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Some people believe they are well informed enough to fight a DUI charge alone, but that assumption is usually a mistake. DUI cases are complicated, and a West Virginia DUI lawyer can provide valuable assistance. Below are five things defendants may not know about DUI.

It’s Not Necessary to Be over the Legal Limit

Most know that the legal BAC (blood alcohol concentration) limit is .08%. However, a defendant does not necessarily need a BAC exceeding .08 to be charged with or arrested for DUI. If the person’s ability to operate a vehicle safely is impaired by drugs or alcohol, they can be found guilty of DUI.

Driving Is Not Required

If a person is pulled over or stopped in a parked vehicle, they can still face DUI charges. The goal of the law is to prevent an intoxicated driver from taking control of a vehicle, and police may assume that the person drove at some point. Even though “sleeping it off” can be safer than driving, the best way to avoid DUI charges is to call a taxi or, failing that, a DUI lawyer in Charleston.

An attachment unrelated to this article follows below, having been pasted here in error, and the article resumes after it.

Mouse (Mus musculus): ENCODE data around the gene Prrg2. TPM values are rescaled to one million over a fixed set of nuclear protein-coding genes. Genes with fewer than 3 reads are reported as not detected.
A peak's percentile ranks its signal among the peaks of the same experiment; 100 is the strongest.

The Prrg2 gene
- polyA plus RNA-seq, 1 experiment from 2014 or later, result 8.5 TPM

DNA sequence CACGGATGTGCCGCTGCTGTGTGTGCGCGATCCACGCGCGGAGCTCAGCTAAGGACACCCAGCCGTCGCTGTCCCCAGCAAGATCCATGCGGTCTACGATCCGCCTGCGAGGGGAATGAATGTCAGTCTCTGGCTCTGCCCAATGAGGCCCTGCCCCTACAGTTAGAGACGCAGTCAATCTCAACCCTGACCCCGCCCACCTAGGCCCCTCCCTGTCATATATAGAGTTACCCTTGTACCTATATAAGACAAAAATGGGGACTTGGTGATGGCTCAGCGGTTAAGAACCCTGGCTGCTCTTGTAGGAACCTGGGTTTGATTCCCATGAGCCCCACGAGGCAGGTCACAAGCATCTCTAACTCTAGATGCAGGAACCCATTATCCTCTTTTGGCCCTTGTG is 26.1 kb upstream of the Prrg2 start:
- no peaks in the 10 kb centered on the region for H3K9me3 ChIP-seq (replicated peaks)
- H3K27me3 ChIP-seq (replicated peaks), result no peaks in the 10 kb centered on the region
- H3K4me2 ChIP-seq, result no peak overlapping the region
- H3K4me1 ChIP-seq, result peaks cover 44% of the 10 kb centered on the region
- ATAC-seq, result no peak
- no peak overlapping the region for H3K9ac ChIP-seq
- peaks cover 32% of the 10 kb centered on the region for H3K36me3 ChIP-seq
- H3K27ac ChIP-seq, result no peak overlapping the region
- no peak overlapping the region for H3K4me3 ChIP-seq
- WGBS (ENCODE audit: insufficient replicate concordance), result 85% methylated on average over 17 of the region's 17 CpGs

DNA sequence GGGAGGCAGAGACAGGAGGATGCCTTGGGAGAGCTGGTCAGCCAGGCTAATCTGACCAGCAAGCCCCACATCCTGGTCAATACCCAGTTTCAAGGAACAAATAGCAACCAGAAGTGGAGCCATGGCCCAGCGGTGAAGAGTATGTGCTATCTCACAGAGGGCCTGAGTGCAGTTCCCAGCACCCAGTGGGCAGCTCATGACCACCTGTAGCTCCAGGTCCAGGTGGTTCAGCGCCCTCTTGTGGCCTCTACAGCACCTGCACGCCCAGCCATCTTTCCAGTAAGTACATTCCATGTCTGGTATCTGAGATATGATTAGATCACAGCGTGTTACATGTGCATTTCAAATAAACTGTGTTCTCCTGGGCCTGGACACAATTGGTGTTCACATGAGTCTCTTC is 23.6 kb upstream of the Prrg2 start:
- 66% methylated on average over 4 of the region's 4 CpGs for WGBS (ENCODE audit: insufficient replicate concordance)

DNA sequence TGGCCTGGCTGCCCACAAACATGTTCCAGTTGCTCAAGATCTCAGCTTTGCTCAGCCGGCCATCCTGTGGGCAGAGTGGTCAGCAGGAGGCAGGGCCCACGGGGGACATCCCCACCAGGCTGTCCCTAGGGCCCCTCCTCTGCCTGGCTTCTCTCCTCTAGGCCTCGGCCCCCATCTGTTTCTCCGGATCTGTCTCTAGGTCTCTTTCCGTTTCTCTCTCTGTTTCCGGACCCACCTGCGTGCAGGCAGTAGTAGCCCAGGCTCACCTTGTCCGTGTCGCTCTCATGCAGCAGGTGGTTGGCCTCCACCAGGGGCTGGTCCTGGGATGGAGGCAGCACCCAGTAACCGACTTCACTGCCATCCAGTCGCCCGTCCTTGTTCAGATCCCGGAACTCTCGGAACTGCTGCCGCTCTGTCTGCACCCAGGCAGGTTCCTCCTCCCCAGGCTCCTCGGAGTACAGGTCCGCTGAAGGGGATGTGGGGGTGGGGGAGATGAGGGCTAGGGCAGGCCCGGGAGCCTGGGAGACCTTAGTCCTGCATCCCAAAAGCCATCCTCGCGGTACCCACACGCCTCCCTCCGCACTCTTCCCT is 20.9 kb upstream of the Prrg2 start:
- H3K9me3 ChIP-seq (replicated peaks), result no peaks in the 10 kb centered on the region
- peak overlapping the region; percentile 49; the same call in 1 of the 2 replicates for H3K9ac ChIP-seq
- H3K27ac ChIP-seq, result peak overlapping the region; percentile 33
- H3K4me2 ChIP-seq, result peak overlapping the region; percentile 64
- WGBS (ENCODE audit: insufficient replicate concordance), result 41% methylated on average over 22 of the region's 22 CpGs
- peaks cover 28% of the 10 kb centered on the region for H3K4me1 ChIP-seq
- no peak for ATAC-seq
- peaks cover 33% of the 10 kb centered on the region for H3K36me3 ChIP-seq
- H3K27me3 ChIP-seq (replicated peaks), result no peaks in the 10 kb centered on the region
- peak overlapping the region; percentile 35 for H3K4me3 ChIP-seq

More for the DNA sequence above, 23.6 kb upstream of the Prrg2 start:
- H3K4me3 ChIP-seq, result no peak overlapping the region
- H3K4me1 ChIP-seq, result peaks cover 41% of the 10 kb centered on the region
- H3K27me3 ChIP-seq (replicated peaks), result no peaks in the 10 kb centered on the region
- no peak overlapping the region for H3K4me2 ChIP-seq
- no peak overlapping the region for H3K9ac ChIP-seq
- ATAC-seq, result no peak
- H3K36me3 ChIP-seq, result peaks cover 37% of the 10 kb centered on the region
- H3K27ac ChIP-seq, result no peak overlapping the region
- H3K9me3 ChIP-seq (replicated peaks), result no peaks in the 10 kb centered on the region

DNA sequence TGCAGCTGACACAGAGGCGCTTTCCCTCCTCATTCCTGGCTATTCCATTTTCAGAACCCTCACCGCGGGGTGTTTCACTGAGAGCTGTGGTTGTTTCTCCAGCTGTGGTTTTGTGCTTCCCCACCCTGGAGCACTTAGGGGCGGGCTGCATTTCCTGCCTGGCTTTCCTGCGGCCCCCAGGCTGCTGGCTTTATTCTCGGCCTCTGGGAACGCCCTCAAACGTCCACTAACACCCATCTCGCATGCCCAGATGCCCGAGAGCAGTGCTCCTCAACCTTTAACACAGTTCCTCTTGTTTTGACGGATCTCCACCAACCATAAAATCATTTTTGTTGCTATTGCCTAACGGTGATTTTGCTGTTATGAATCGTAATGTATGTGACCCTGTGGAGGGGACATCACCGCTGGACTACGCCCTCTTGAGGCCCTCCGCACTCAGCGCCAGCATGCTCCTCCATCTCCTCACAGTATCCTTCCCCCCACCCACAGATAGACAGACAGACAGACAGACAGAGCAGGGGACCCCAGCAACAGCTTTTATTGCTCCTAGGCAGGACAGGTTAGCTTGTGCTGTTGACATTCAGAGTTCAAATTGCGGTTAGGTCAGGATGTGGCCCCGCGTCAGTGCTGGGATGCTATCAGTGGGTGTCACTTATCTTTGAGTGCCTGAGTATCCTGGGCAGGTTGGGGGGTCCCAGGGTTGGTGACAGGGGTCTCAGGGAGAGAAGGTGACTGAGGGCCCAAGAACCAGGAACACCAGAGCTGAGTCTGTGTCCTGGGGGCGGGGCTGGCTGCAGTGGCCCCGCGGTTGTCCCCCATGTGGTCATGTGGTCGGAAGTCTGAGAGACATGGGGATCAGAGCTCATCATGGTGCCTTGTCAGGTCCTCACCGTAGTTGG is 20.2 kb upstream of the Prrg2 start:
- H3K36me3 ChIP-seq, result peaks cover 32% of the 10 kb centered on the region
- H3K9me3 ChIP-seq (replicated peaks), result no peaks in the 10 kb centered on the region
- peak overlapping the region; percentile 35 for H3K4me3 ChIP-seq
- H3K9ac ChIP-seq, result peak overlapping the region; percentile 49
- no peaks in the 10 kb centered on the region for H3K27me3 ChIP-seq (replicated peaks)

Urban Legends Are False

Some may have heard that sucking on a penny, drinking coffee or using a mouthwash can allow them to beat the Breathalyser test. However, none of these strategies help a person sober up, and some can even cause a higher reading. Criminal defense attorneys who handle DUI cases can help a defendant challenge the field sobriety or Breathalyser test results.

DUIs Aren’t Just for Cars

Drivers of tractors, riding mowers, boats and scooters have faced DUI charges. In some places, unexpected DUI charges can result from using a golf cart after drinking. It is best to avoid operating a vehicle of any sort after ingesting alcohol or drugs.

It Is Possible to Avoid a Guilty Finding

A person’s DUI charges do not allow the state to fulfill the burden of proof, and it is possible for a defendant to plead down to lesser charges. The state must prove guilt beyond reasonable doubt to have a successful case. A West Virginia DUI Lawyer can help a defendant resolve a case while protecting their rights.

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